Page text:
The Malaysian Trades Union Congress (MTUC) has called on the government to deliver the hard facts on the struggles faced by the Malaysian people amid a weak economy and high unemployment rate due to Covid-19.
MTUC secretary-general J. Solomon said that the Finance Minister’s claim that the economy has “rebounded strongly” based on June’s gross domestic product (GDP) growth reflected a clear disconnect with the reality on the ground.
“The government must stop going overboard in attempting to paint a rosy picture of the economy and the unemployment problem,” said Solomon in a statement, highlighting Bank Negara Malaysia’s report of a 17.1% contraction in GDP for the second quarter of 2020. “This is worse than neighbouring countries such as Singapore, Indonesia, Vietnam, and the Philippines.”
Finance Minister Datuk Seri Tengku Zafrul had stated that with every passing month, Malaysia has recorded an improvement in its GDP, with the negative growth rate reducing significantly from -28.6% from April to -3.2% in June. However, Solomon commented that this observation does not tally with official unemployment statistics, which he said continues to be alarming.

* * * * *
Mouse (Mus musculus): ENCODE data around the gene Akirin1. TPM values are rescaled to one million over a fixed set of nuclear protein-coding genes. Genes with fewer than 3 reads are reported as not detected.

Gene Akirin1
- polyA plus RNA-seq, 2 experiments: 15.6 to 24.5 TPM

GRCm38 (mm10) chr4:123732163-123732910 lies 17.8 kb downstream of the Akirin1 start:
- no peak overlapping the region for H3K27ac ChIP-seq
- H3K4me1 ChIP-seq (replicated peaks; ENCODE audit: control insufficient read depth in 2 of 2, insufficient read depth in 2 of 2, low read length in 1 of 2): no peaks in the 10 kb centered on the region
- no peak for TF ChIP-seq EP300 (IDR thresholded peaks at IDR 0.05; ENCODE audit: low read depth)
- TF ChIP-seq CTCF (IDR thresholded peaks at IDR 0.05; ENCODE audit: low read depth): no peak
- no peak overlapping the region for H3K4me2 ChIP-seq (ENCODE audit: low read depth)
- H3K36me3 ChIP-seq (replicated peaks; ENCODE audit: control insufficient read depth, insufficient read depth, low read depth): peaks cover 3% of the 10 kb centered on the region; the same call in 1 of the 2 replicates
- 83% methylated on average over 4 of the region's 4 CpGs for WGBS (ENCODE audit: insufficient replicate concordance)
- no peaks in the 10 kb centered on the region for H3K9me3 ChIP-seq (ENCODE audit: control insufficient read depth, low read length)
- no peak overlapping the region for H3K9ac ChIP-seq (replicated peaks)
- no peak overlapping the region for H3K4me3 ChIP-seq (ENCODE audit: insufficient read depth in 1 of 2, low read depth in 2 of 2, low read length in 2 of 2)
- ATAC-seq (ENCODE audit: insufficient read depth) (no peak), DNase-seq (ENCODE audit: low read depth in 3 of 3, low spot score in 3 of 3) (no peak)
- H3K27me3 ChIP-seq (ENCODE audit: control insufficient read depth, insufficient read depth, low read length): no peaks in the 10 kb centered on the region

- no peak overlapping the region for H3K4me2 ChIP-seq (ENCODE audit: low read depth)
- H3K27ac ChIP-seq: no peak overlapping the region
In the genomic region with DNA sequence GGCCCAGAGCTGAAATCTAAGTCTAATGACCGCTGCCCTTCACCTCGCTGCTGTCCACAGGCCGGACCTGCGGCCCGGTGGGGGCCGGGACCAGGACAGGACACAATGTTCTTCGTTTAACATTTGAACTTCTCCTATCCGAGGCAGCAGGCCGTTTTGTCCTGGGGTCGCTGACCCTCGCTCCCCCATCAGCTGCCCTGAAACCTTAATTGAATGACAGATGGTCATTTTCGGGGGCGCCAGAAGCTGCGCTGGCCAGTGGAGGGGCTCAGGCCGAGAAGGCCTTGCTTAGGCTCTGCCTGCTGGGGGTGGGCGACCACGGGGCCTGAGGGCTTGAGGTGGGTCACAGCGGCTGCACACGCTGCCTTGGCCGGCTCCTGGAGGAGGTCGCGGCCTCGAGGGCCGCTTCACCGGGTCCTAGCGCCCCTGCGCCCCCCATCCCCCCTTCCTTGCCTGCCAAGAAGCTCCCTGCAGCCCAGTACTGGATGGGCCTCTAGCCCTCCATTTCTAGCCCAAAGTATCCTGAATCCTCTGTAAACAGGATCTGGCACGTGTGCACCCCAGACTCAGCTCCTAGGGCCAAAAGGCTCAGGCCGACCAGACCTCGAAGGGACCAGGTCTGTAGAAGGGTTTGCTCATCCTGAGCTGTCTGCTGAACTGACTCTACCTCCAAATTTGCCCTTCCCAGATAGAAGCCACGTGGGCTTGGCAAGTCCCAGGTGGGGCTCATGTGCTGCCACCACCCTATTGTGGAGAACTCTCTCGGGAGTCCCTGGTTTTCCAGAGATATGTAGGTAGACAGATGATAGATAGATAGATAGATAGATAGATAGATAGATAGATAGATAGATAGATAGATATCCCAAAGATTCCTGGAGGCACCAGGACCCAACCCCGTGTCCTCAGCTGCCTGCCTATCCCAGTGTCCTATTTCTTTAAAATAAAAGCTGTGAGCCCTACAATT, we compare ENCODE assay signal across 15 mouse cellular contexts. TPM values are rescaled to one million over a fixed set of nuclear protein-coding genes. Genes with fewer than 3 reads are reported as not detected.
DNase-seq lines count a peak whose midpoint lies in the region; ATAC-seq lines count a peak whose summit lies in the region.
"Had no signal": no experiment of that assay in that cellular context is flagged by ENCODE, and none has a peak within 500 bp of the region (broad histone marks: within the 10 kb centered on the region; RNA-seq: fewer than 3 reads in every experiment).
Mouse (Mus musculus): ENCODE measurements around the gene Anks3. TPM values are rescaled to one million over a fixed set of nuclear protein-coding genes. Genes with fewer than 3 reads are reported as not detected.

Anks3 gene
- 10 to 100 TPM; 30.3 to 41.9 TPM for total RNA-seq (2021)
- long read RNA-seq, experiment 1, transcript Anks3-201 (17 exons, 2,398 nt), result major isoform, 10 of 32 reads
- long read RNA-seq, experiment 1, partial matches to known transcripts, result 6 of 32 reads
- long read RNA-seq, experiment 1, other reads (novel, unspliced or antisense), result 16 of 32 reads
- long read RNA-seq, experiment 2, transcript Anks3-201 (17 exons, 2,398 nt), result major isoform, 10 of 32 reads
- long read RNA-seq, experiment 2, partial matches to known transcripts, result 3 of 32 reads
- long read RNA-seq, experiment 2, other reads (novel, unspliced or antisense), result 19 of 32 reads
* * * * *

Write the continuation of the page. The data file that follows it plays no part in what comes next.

“If businesses were coming back strongly over the past months with GDP ‘improving’ as claimed by the minister, why is it that the official unemployment rate continues to be very high?” Solomon wanted to know. The official unemployment rate had lowered to 4.9% in June, but Solomon said that the actual rate may be higher as the human resources minister admitted that companies were terminating their workers without reporting to the Labour Department.
“The official unemployment figures also did not take into account those self-employed who were forced to close shop and have no source of income,” Solomon added. He said that the numbers supported the Malaysian Employers Federation’s (MEF) projections of up to 2 million people losing their jobs by next year, and warned that unemployment could be further compounded by fresh graduates joining the job market.
Overall, Solomon said that the Q2 GDP figures, loss of jobs, and unemployment rate should reflect the gravity of the situation and prod the government into taking action to ensure the livelihood of ordinary Malaysians. Meanwhile, Malaysian workers should not be deluded into thinking that the country is on a “quick fix mode” that will see the economy bouncing back in full in 2021.
“The bold predictions of a 5.5% to 8% growth for 2021 must not blur the present daily challenges of workers struggling to make ends meet nor those rendered unemployed and have no income to support their families,” said Solomon. “During these testing times, those in the B40 and M40 must be helped with direct cash assistance and other forms of aid by the government to mitigate the high costs of living and to ensure they have a roof over their heads and enough food on the table.”